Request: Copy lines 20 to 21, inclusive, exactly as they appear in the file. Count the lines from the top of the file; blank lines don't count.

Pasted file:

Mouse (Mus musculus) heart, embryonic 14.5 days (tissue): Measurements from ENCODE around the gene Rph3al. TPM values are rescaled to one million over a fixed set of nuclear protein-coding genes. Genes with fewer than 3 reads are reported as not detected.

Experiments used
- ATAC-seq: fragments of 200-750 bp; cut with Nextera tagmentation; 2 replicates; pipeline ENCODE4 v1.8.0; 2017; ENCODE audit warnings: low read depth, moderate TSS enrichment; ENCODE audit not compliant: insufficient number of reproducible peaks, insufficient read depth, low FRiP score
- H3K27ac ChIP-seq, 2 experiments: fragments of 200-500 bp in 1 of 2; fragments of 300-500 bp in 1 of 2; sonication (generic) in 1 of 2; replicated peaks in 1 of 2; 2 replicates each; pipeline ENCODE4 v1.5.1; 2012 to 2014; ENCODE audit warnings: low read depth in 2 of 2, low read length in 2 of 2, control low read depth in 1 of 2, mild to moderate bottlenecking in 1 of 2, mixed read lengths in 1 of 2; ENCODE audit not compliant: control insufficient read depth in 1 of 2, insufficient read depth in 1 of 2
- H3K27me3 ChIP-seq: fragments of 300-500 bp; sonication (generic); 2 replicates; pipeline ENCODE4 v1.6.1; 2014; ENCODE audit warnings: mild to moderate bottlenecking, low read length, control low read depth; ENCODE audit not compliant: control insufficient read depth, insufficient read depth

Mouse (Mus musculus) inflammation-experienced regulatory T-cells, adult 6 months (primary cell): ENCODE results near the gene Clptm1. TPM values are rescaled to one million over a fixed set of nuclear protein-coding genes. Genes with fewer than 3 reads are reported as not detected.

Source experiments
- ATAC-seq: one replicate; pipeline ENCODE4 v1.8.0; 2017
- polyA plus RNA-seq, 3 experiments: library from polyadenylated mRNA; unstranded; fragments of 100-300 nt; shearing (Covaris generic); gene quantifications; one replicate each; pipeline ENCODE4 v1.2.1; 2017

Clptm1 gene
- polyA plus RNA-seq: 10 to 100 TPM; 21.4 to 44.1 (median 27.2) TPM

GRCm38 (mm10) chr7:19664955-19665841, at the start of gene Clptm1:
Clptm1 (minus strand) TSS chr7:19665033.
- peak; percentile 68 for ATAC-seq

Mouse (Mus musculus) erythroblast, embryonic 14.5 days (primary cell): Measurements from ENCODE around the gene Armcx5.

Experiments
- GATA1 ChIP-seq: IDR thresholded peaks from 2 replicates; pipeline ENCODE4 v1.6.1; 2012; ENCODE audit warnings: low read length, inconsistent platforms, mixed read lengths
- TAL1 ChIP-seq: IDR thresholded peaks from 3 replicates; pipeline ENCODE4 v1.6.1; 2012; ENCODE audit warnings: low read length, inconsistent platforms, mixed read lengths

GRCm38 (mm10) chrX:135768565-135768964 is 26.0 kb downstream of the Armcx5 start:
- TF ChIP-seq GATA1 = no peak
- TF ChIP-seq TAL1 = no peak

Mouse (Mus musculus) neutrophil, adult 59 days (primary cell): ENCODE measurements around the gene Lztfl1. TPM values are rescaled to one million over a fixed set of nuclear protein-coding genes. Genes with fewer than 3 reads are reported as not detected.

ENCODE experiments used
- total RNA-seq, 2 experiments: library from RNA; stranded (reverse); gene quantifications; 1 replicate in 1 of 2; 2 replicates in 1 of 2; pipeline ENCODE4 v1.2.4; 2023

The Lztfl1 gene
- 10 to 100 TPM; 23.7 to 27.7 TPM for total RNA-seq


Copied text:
- TF ChIP-seq GATA1 = no peak
- TF ChIP-seq TAL1 = no peak